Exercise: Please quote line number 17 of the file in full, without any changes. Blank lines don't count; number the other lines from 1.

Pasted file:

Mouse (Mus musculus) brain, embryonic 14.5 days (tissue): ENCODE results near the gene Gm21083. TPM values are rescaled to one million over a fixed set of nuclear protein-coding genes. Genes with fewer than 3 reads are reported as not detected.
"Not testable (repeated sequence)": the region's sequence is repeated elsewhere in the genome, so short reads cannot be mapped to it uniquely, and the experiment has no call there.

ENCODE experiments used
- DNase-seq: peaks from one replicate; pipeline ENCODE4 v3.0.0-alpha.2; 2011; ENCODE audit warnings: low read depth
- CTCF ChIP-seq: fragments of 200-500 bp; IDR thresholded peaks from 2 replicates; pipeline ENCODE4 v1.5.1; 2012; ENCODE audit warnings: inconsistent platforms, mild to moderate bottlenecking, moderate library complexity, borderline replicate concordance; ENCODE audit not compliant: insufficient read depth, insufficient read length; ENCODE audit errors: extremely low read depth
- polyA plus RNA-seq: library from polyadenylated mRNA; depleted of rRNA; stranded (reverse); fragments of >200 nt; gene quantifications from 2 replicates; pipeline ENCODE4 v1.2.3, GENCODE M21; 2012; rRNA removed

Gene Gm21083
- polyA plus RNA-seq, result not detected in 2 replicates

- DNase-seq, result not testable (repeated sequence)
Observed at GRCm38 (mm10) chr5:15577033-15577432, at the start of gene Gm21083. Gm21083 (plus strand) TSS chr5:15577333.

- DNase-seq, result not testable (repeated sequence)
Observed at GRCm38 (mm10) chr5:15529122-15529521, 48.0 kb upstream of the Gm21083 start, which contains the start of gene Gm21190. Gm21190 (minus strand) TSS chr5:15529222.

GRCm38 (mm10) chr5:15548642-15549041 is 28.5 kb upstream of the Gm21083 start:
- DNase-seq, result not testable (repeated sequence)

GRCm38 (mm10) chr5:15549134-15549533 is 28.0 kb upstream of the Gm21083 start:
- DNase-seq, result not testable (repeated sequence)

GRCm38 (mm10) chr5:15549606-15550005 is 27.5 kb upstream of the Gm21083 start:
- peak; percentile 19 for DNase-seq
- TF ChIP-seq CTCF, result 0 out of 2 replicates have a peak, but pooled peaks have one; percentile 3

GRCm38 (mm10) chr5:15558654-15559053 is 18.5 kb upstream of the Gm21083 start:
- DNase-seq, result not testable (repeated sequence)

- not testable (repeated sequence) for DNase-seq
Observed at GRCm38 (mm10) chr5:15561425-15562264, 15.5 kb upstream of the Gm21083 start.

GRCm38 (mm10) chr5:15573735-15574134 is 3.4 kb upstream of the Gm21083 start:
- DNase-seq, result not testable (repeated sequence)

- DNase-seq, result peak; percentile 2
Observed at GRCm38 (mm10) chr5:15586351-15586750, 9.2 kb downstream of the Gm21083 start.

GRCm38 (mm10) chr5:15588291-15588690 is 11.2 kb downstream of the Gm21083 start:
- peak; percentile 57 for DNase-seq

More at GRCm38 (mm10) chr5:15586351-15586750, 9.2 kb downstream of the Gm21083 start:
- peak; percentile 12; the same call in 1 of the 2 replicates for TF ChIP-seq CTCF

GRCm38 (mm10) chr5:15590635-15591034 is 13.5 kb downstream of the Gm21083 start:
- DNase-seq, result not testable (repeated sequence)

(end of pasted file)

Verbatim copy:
GRCm38 (mm10) chr5:15549606-15550005 is 27.5 kb upstream of the Gm21083 start: